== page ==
260. Robert Southey to Grosvenor Charles Bedford, 1 – 18 October [1797] 

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The Collected Letters of Robert Southey Part 1: 1791-1797, Edited By Lynda Pratt

260. Robert Southey to Grosvenor Charles Bedford, 1 – 18 October [1797] ⁠* 

Sunday night Oct. 1.

I passed yesterday by a house which was once the uttermost boundary of my evening walks, when in early childhood I lived with my Aunt at Bath, it is now whitened & like a place where the towns people go to drink tea because it is rural. then it was a thatchd cottage, tenanted by an old man & his wife. I had a pack of sentimental cards given me, the picture of the cottage there was like this old mans house & I had strange associations of comfort & retirement with the little house {dwelling} in the orchard. But xx beyond this place all was unknown — a terra incognito — a kind of infinity, beyond {into} which I {had} never wandered — scarcely in imagination. After twenty years of restlessness & experience, the feelings of childhood have become the principles of maturity, & I would have giv again most willingly {continue} my walks & actions — aye even wil my wishes within as small a boundary. x action — even the thought of action — is irksome to me, quietness is all I wish, & whatever intrudes upon that is unwishd & unwelcome, I xx am often silent in conversation lest ought argumentative should break in upon the tranquillity of the moment.

When I was seven years old my first school master [1]  died. I was removed to a boarding school at Corston [2]  — 8 miles from home. the morning of my departure I went up into my Mothers bedroom & found her sitting at the foot of the bed — in tears. I have sometimes since wondered at the resolution with which I then suppressd my own feelings — leapd about the shop as if to drow overpower agitation of mind by exercise of body — & when some person asked me if I liked going to school, replied “I dont care where I go — so I can have my own way” — & then my heart seemd coming up out my mouth — & I gulpd with a great gulp I checkd the rising tumult.


Wednesday 18.

How have 18 days been passed since I began this letter? not at law — a plague upon Coke [3]  upon Lyttleton for not taking his place in the coach himself — since nobody else will do it for him.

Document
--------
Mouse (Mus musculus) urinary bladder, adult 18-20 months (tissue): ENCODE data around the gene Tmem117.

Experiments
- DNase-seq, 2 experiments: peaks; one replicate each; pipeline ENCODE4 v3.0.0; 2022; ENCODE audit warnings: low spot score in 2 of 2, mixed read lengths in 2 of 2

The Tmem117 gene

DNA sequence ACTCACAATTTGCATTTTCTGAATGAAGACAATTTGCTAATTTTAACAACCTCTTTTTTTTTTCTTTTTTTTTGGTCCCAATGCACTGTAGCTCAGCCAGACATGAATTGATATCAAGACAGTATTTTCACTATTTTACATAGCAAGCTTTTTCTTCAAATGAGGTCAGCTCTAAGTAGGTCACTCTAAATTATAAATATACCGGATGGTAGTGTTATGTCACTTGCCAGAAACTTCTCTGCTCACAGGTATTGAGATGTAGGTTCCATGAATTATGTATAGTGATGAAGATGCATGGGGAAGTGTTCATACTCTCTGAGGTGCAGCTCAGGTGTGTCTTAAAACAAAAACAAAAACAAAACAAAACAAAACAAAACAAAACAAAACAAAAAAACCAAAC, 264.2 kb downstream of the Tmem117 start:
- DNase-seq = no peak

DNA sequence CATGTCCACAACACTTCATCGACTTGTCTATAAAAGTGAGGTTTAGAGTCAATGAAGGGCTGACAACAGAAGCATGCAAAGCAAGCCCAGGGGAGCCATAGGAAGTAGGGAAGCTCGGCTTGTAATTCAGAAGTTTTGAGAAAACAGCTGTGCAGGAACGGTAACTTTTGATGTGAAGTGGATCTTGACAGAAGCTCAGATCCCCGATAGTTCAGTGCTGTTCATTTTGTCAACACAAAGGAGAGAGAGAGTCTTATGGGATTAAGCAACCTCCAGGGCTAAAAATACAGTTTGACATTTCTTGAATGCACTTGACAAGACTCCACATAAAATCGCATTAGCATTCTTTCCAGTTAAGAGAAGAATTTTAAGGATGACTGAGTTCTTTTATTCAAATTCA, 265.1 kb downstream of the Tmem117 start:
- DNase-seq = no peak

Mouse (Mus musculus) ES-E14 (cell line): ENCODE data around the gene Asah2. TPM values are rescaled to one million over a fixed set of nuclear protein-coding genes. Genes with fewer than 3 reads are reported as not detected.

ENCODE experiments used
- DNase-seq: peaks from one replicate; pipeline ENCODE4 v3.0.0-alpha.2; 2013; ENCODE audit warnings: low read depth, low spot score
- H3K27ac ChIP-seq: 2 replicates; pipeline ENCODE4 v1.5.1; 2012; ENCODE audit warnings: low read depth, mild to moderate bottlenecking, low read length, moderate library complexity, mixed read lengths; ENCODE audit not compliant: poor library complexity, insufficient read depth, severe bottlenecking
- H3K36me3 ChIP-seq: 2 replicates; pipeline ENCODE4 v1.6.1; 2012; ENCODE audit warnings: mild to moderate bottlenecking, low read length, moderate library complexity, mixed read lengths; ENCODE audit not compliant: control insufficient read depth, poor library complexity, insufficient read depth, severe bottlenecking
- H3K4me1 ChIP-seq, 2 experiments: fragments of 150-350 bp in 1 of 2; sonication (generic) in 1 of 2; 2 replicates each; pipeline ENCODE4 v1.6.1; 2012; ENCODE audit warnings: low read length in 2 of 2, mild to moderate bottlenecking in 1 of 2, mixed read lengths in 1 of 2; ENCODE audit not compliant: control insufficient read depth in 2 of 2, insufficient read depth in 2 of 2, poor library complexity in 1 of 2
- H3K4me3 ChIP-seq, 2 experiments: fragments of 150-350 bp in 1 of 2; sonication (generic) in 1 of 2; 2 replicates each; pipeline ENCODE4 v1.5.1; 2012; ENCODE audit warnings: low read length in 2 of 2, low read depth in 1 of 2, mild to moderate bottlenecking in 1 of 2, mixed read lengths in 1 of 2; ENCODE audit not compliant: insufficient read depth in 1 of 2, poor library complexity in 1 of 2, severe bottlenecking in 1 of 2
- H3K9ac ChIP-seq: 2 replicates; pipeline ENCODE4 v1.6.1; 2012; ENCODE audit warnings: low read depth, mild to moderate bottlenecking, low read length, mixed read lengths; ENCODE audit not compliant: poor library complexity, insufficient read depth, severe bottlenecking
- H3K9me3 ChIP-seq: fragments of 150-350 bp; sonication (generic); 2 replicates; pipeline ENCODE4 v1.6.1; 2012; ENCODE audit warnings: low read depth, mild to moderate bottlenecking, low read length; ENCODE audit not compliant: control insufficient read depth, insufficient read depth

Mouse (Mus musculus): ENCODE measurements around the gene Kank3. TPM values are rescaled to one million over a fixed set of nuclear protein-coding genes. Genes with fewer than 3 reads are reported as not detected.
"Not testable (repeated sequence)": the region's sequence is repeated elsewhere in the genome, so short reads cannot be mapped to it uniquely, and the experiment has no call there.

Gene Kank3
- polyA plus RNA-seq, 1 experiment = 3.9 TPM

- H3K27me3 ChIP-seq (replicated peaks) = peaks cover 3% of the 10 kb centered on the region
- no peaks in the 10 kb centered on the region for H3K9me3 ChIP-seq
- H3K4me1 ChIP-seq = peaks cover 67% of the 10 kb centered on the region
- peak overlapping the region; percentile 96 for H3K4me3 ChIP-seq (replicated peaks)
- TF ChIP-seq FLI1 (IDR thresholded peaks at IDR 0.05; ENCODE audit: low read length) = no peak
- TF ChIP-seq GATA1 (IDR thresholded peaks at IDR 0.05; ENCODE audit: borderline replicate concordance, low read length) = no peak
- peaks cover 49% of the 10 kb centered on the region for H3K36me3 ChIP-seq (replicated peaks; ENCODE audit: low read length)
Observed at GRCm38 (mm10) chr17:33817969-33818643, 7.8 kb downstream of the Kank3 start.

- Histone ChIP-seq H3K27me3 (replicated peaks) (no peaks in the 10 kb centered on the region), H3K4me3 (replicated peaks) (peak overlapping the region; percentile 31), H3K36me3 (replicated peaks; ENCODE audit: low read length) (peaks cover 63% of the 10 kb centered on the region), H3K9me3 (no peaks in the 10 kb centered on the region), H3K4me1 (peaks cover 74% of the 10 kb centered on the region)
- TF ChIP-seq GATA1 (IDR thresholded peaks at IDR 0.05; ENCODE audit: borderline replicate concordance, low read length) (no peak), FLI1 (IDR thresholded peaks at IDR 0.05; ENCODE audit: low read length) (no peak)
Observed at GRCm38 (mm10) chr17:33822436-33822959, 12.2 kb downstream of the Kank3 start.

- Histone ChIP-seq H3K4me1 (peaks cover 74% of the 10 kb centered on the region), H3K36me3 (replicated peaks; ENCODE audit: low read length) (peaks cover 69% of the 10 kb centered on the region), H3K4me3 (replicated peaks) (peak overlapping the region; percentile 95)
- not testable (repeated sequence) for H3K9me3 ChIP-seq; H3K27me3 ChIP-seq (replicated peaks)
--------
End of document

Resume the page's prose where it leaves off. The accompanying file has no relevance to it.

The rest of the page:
yrs is just arrived. you tell me in the one before that William Nicol [4]  rises in your estimation — how is this? you gave me a pert disagreable character of him — & I am somewhat apprehensive that you gave made him your confidant because you found him a convenient one, & then resolved to like because he was your confidant. apropos — Cottle collected some trifling sum at Bristol for the family of poor Burns, [5]  & sent it to Nicol — now he has never acknowledged the receipt of it — which ought to be done. just ask him the question.

I like the terms you are on with your Mother — & understand them — but you give me no clue to find the terms on which you are with some body whose assent is of more importance.

Give my love to Carlisle & tell him I never received the letter he mentions relative to poor Mary Godwin! Lloyd will now remain here till we come to London. do you mean to dine at Grays Inn again? if so I shall be there on the Monday nearest the 18 of November.

Grosvenor Bedford I cannot make out from your letter whether or no you have found out the principal person in all these concerns, or whether you have only determined to look out for one. your first letter implies that you had, but now you say that all this “is not the result of your present particular situation”.

Tom is gone to sea & his Musæus is — with mine Grosvenor. he is on the Mars — with Ld Bridport. [6] 

I have made many & great alterations in Joan of Arc, & am now going to make erudite researches in Burneys History of Music. [7]  I should like now to spend a morning in your library.

so fare you well.

yrs R Southey.

Why have not I written to Horace?!


Notes

* Address: To/ G C Bedford Esqr/ Brixton Causeway/ Stockwell/ near/ London/ Single
Stamped: BATH
Postmarks: BOC/ 19/ 97; 10 o’Clock/ OC. 18/ F. NOON
Watermarks: Crown with G R underneath and 1796; Britannia
Endorsement: 1 Octor 1797
MS: Bodleian Library, MS Eng. Lett. c. 23
Unpublished. BACK

[1] William Foot (d. 1781), Bristol Baptist minister, schoolmaster and author of A Plain Account of the Ordinance of Baptism (1756–1758). He ran a school at the top of St Michael’s Hill, Bristol. BACK

[2] The school at Corston was run by Thomas Flower (dates unknown). BACK

[3] Edward Coke (1552–1643; DNB), Commentarie upon Littleton (1628), the first part of his four part Institutes of the Laws of England (1628–1644). BACK

[4] William Nicol (d. 1855?), son of the printer and bookseller George Nicol (1740–1828; DNB) and, from 1800, his father’s business partner. The Nicols worked closely with William Bulmer (c. 1757–1830; DNB), who printed Grosvenor Bedford’s Musæus. The Loves of Hero and Leander (1797). BACK

[5] Robert Burns (1759–96; DNB) had died on 21 July 1796. BACK

[6] Alexander Hood, Viscount Bridport (1726–1814; DNB), naval officer and politician. Southey has confused Bridport with his cousin (and namesake) Alexander Hood (1758–1798; DNB), Captain of the Mars. The latter was killed in action between the Mars and the French ship L’Hercule on 21 April 1798. BACK

[7] Charles Burney (1726–1814; DNB), A General History of Music (1776–89). BACK

Published @ RC

March 2009